But clearly I should have bought at the time a lavishly illustrated, reasonably scholarly volume on the mosaics I found in a bookshop in Palermo; I briefly tracked it down on the internet back home and lost it before I decided to splash out. Anyway, this marks the tenth of 12 'chapters' on the year's Sicilian experience and I am duty bound to see it all through eventually (unlike the Bach cantatas project which, some of you will have noticed, lapsed dismally as soon as we started spending Sundays away. Next year, I promise).
By the time we came to catch our bus back to Palermo, the whole of Monreale was out for a Saturday evening promenade, just like in any Italian town. It seemed so impossible to believe in a population cowed. Nor elsewhere - except, perhaps, for the smashed-up hotel in the Madonie mountains - did we catch a glimpse of mafia consequences. Only in a good way, perhaps, in the results springing from the numerous stickers applied by Addiopizzo, a Palermo organisation fierce in gathering together to refuse to pay the pizzo or mafia 'tax'/protection money. The text reads (if my translation is correct): 'an entire people which pays the pizzo is a people without dignity'.
Many shops now bravely sport the Addiopizzo insignia.
If you have anything to say, do leave a message of support on the website linked to above. And bear in mind the splendid couplet quoted in Dickie's superlative study, written about the lethal Don Calò of Villalba who 'rebirthed' the dormant Cosa Nostra at the end of the Second World War. It might just as well apply to Berlusconi, whose supposed connections with Italy's secret society may yet come to light: 'Cui avi dinari e amicizia, teni 'nculu la giustizia' - 'He who has friends and cash, can take justice up the ass'. Fortunately there's quite a movement in the new Italy, for all its seeming chaos and systematized corruption, which is trying to make sure that doesn't happen. Though it looks as if Berlusconi will never serve his prison sentences.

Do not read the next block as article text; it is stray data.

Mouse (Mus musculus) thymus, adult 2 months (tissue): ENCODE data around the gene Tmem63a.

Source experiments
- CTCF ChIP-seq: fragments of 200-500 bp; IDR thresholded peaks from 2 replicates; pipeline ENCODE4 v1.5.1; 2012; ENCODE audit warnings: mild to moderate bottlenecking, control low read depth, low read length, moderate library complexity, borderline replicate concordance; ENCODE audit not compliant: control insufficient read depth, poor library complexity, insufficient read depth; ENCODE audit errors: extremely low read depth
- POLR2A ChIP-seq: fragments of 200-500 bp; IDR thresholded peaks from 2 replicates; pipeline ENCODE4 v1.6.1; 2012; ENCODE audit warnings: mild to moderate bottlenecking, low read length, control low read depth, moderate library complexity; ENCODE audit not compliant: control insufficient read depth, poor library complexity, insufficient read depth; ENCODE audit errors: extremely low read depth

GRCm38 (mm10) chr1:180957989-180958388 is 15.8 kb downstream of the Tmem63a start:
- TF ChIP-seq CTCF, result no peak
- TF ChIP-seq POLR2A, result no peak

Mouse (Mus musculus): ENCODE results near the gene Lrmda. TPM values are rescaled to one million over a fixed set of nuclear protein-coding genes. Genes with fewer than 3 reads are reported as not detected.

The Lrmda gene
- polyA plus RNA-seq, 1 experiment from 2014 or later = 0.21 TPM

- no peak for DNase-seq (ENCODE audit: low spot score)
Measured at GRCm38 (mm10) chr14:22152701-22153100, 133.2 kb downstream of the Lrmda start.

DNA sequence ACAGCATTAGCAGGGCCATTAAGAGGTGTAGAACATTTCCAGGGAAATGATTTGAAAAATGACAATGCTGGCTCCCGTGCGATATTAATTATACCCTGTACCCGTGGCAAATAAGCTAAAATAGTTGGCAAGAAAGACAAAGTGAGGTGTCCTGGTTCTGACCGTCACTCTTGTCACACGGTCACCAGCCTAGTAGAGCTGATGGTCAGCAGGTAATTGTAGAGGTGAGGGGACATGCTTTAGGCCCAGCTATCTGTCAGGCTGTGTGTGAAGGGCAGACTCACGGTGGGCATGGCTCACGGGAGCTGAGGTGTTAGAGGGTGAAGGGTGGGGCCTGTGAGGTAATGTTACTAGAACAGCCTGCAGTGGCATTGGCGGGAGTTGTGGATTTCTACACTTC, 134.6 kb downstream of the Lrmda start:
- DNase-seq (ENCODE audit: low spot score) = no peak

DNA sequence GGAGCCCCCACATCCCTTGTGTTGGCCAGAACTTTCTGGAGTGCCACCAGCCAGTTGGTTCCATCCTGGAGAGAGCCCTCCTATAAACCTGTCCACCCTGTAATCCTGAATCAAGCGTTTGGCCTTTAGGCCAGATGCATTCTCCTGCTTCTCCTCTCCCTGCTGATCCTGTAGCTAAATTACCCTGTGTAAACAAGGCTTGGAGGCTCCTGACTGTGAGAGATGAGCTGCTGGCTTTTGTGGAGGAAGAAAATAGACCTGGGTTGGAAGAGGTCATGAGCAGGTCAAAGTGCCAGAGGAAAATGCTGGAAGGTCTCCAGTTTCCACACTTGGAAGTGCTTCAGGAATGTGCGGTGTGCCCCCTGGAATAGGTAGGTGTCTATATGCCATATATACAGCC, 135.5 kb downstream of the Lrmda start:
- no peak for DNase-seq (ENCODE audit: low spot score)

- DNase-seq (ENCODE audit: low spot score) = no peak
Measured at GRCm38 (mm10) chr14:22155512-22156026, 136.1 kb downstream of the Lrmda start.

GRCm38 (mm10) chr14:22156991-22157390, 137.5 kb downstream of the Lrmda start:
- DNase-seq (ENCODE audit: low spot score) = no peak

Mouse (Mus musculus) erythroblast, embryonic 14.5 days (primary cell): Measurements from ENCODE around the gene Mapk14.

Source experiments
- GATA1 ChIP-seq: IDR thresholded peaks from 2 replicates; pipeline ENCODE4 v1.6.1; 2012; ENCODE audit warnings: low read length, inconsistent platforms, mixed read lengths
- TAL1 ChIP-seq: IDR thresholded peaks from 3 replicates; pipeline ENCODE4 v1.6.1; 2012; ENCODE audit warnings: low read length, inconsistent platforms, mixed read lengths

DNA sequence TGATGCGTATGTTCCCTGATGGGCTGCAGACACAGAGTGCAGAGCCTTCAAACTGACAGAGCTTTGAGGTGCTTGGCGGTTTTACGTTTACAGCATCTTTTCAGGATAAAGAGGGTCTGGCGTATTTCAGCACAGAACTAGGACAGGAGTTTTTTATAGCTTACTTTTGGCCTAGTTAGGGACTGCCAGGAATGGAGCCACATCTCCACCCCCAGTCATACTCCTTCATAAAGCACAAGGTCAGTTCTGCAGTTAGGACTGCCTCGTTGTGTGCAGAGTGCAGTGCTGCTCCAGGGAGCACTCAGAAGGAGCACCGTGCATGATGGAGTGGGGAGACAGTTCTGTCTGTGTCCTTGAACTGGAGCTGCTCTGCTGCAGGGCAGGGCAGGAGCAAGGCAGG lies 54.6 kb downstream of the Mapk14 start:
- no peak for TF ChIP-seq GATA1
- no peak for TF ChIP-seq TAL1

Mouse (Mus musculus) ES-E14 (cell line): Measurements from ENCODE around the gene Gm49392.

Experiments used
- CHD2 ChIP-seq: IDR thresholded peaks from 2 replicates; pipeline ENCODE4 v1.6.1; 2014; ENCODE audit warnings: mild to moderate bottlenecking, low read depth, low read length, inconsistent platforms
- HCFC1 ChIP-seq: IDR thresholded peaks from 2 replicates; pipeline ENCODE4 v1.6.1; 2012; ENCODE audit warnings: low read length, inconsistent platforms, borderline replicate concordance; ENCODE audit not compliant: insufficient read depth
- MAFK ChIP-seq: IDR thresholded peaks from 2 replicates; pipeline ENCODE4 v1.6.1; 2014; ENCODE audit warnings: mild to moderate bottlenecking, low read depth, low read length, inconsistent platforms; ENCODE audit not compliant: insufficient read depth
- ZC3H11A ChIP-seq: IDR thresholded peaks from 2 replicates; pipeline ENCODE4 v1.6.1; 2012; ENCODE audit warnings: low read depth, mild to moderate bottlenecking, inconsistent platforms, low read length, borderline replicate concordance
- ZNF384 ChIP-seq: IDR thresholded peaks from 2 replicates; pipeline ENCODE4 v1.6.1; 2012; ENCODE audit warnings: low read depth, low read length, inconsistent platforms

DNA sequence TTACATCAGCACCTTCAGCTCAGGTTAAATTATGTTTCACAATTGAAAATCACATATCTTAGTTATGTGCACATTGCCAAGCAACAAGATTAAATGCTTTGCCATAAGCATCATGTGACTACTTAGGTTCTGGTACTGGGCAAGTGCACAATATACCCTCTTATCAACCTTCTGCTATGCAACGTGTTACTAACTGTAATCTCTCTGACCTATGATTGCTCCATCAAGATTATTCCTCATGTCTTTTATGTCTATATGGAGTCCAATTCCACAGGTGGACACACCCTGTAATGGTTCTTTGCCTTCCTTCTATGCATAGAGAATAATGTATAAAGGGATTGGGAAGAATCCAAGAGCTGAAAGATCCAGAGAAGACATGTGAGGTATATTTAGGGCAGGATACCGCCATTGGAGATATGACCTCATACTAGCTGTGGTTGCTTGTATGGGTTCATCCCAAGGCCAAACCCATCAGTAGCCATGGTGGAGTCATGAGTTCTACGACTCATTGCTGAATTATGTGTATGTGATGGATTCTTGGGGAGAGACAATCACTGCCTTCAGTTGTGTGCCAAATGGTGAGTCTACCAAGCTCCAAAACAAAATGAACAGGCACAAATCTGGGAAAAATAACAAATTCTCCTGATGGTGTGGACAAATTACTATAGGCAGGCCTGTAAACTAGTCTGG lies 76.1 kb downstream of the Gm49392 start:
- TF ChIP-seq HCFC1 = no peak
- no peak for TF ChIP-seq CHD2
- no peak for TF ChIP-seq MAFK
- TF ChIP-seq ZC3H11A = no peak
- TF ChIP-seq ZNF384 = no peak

While I'm on my high-horse campaign to set the world to rights, finally, can I urge you to sign in solidarity with magnificent teenager Malala Yousafzai, about whom I hope I don't need to tell you, in her tireless fight for worldwide children's education? A woolly-liberal old friend of mine, when I sent the petition out to a select few, said 'but I don't know that we in the west should be interfering in other cultures'.
Goddamn it, does a girl have to be nearly killed for wanting the noblest thing in the world? Does one third of the world's married women have to suffer abuse within their relationships, as a recent survey pointed out? Such shame has nothing to do with a truly evolving Islam. Away with false scruples and parallel universes/centuries on the planet we share, please. And it's so easy to offer your name at the click of a button.
LATER: one big wrong in the world righted, 83 year old Edie Windsor and the late Thea Spyer vindicated. Susan Scheid broke it, to me at any rate, giving the pith of the judge's summing-up before I could check the news. One extraordinary aspect I hadn't realiased was that Clinton introduced the iniquitous DOMA (Defence of Marriage Act - to which I would add, with no idea whether it's been written a thousand times already, there's dumb and then there's DOMA) now quashed. But I'd rather celebrate with this picture history of a 'great American love story'. Now got to get the above DVD from Bless Bless Productions.
*no wordlink was consciously intended between 'Dickie' and 'bird' when I wrote that.